Fringe 2009: Review—”Slow Jobs,” Four and a half stars

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by Matthew A. Everett | 8/5/09 • Work As A (Comic) Reality, Not Just A Nuisance

“She looks mean. Or maybe just dead inside.”

What Happened Productions

Slow Jobs – Servicing America on $12 an hour

Slow Jobs – Servicing America on $12 an hour is a perfect example of what makes the storytelling duo of Laura Bidgood and Curt Lund always such a returning favorite for both me and Mom. Curt and Laura are savvy observers of everyday life. They don’t let the days just brush by them. They’re always taking mental notes, or literal ones. They can scour their memories and quickly find those telling details that make for good relatable comedic anecdotes. They’re not bemoaning the fact that as artists they need full-time jobs to support themselves and continue creating their work. They accept work as a reality, perhaps even a noble one, and they use it like they use the rest of their lives – as fodder for another fine Fringe production.

single white fringe geek is the blog of matthew a. everett. in addition to being one of seven bloggers covering the minnesota fringe festival for the daily planet, he blogs throughout the year about theater and culture.

The experiments hinted at in their Fringe-For-All preview were expanded upon here. I have to say, I’m really enjoying the trend with storytellers this year where they make the leap and step away from the music stand and their pages of words now and again. Don’t get me wrong, I like the music stand as home base. I like the reminder that the words are the point of the exercise. But I’m also enjoying the variety that can result when the storyteller steps out and tries something just a little bit different.

There were moments when Curt would take on the role of a character in a couple of Laura’s stories. There were moments when Curt also stepped out of his own story and took on the persona of one of his characters, who in turn was channeling Sally Field in “Norma Rae.” Both Laura and Curt are getting more adept at creating a cast of characters vocally within their stories. They are also getting better at working the crowd and more and more of the physical theater space they have at their disposal – here, the Rarig Arena they know so well from Fringe outings past. It’s great to see them growing in confidence and skill with each new Fringe show. The stories themselves, too, seem even richer this year – favorites, among many great tales, for me would be Curt’s boyhood magic career (growing on the sidelines of the reality of family hospital visits), and Laura’s brief unexpected foray into the cast of a senior citizens’ variety show, The Silver Follies.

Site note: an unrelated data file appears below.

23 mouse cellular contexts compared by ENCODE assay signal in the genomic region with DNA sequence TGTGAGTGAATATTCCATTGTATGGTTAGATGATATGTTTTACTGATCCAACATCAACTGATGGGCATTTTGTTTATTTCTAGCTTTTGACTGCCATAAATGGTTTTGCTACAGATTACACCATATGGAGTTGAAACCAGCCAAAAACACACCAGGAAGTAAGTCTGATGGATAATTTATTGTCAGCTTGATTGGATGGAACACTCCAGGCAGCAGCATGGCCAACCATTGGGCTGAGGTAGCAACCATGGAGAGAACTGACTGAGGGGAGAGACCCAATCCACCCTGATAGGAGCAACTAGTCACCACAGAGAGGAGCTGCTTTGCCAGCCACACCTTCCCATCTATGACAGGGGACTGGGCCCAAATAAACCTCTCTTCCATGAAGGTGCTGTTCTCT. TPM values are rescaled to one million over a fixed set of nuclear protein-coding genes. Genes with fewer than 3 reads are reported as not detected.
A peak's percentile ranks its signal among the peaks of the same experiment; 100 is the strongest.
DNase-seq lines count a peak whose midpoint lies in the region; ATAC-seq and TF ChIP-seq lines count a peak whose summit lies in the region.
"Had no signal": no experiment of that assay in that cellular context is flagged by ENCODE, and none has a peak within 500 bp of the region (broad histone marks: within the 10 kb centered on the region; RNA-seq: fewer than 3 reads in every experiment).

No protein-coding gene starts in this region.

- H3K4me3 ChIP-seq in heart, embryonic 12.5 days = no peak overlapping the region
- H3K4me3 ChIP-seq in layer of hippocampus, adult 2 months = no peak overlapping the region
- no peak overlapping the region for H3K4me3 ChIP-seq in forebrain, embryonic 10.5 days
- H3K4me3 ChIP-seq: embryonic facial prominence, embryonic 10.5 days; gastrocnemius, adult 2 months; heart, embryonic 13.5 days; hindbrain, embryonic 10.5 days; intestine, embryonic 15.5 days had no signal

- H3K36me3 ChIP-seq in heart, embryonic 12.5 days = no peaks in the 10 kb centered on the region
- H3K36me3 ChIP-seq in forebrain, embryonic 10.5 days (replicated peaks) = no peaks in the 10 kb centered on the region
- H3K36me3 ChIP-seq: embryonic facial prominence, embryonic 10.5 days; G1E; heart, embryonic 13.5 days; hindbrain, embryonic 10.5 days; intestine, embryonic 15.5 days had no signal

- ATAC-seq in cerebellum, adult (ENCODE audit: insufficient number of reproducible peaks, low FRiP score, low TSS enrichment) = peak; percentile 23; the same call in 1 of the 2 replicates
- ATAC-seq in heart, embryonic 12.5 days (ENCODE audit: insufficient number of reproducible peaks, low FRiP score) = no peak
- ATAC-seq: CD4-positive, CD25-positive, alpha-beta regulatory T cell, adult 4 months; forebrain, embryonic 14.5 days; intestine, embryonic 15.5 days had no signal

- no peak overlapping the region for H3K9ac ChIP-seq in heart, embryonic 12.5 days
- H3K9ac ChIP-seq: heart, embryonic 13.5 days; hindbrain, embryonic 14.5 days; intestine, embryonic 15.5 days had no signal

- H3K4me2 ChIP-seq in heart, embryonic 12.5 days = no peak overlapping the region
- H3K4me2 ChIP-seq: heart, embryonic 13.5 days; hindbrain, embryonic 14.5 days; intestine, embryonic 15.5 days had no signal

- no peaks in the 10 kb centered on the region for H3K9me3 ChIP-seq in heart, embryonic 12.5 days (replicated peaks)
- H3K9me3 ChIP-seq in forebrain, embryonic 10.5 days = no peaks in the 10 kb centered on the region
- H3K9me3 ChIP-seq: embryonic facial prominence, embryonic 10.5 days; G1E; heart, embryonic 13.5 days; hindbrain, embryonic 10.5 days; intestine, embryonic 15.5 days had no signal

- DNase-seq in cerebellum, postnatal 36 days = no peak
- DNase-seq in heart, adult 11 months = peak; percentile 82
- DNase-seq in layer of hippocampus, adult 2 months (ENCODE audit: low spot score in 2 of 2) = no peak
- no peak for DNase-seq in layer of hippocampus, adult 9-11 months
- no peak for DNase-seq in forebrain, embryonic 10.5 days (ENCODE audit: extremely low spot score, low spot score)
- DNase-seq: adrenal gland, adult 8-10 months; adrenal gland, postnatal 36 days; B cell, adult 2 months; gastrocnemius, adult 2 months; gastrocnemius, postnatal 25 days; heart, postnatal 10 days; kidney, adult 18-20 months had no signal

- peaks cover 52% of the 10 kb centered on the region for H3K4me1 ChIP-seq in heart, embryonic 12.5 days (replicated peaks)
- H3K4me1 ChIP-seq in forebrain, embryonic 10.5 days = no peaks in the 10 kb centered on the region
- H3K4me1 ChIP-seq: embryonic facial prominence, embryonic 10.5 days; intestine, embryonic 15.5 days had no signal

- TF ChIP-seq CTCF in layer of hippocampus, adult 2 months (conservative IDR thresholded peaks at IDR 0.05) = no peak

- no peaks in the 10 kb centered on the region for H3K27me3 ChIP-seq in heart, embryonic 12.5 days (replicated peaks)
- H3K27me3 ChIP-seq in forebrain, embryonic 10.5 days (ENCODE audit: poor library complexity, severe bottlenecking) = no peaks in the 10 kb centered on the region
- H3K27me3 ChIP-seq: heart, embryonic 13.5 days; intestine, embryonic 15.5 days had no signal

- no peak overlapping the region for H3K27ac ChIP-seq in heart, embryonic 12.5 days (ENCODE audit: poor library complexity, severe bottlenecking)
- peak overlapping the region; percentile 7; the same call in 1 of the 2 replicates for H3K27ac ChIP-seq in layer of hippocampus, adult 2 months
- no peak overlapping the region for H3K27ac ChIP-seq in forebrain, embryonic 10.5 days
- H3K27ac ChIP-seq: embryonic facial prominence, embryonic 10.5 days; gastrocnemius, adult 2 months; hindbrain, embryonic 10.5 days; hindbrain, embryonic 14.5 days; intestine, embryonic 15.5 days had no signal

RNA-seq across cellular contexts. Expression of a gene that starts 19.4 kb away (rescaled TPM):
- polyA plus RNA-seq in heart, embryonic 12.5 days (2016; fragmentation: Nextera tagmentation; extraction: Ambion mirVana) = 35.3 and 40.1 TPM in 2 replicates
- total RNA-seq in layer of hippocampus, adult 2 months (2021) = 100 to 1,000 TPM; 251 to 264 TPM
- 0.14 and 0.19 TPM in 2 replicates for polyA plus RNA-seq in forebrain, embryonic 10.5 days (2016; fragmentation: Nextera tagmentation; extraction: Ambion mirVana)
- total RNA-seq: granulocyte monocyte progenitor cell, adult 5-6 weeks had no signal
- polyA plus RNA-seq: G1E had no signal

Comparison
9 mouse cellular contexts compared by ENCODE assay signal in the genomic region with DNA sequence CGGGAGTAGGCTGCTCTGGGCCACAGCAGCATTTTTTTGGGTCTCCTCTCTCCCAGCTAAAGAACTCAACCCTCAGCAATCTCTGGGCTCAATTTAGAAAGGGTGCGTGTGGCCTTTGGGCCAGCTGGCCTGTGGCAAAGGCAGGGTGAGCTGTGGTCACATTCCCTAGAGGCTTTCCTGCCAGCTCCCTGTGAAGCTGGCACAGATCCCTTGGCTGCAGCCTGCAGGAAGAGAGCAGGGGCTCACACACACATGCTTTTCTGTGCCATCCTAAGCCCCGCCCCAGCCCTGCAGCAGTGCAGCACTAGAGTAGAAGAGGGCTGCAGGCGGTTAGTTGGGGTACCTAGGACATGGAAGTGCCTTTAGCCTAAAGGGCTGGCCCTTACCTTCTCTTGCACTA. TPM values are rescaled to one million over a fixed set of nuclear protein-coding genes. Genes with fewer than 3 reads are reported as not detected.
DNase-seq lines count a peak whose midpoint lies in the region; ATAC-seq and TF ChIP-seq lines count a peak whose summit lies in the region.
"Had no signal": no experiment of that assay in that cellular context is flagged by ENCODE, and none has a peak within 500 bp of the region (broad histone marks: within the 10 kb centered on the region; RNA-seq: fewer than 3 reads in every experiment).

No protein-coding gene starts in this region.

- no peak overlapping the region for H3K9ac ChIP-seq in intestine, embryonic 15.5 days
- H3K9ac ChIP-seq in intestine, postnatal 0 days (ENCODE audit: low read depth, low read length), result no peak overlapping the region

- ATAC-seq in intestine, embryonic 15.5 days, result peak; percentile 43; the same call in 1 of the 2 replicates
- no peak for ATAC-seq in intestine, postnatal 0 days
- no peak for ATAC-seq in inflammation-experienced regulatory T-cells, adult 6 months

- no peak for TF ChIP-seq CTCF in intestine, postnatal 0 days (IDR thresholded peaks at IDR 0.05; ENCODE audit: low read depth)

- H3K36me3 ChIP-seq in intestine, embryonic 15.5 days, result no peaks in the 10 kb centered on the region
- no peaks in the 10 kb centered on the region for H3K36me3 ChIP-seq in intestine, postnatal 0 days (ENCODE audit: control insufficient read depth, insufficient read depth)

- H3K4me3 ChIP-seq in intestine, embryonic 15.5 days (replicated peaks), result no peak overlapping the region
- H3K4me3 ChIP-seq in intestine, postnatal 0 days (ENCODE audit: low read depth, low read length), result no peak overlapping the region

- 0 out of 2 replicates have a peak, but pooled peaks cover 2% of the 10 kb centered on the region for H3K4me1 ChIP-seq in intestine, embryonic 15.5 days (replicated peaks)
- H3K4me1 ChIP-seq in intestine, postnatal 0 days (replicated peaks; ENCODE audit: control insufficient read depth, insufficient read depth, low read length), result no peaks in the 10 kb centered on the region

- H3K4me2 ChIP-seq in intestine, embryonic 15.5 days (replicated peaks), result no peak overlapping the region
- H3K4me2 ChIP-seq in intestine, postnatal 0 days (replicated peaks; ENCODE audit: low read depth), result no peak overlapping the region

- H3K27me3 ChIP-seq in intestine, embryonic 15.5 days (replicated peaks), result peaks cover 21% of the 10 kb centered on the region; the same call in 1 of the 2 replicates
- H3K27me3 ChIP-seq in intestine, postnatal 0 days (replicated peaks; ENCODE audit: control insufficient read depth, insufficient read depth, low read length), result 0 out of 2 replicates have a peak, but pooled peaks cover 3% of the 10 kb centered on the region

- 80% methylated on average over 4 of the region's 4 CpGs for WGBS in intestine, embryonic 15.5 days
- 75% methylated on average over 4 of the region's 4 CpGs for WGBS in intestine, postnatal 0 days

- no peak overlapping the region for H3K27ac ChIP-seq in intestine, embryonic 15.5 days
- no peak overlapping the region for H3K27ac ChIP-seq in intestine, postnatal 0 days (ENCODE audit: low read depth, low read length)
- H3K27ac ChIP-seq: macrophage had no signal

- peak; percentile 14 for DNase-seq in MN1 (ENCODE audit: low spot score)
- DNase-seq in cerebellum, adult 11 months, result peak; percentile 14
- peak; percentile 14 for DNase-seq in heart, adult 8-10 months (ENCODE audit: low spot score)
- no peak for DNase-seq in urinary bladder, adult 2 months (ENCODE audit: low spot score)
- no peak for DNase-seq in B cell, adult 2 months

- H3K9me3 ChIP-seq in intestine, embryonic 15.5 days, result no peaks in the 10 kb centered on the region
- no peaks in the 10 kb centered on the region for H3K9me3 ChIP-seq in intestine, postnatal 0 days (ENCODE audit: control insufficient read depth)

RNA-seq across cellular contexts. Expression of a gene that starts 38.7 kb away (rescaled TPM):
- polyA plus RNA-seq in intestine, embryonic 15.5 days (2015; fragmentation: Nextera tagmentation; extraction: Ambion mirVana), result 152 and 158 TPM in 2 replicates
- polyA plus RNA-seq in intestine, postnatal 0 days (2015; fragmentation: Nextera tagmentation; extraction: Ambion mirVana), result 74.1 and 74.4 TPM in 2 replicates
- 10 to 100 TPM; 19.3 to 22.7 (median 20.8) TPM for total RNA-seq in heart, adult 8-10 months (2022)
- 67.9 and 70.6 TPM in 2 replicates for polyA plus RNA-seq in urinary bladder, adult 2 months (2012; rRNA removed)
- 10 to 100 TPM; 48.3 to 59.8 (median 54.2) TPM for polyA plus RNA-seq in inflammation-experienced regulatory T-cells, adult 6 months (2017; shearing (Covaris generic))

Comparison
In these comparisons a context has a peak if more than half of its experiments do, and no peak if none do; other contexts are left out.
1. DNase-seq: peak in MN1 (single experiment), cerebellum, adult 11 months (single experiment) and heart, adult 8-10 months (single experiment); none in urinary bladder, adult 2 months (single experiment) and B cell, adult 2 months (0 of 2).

The smart thing about the collection of stories they share here is that it’s not just confined to the vein of “this was a crappy, or silly, job I had once.” Work was often the backdrop – as in Laura’s learning the rules of office romance; or Curt’s brush with sperm donation (something you do for money isn’t always a daily calling). There were jobs killed in their infant stage – Laura’s brief sojourn at Taco John’s. There were jobs that had their own politics and a fully formed cast of characters – such as Curt’s laboring in the grocery deli section.

Curt and Laura even had a great opening sequence which segued from the agony and the ecstasy of job interviews (“Let’s face it, I love talking about myself!”), into a childhood sleepover where the idea of working for a living first loomed into view. Both these elements took place before they allowed themselves to touch down by the old familiar music stands, so it was a stretch for them, but a successful experiment in form that paid off.

They’re still looking for that ending sequence, one that doesn’t telegraph quite so far ahead “Well, looks like we’re heading into the home stretch, folks.” But that’s a minor quibble. If anything, it just makes me sadly aware that our time together would be ending soon. And with Laura and Curt, I long for the illusion of them keeping me in the palm of their hand, telling me stories, to continue as long as possible. You know a show is good when, even though they’ve had you for almost an hour, you still feel like your time spent in their company is ending too soon.

Very Highly Recommended

Their website – www.curtandlaura.com

Their show page

Their Fringe-For-All preview

Fringe 2009 – 4:00 Sunday – show #18

Matthew A. Everett is a local playwright and three-time recipient of grant support from the Minnesota State Arts Board. Information on Matthew and his plays can be found at matthewaeverett.com.

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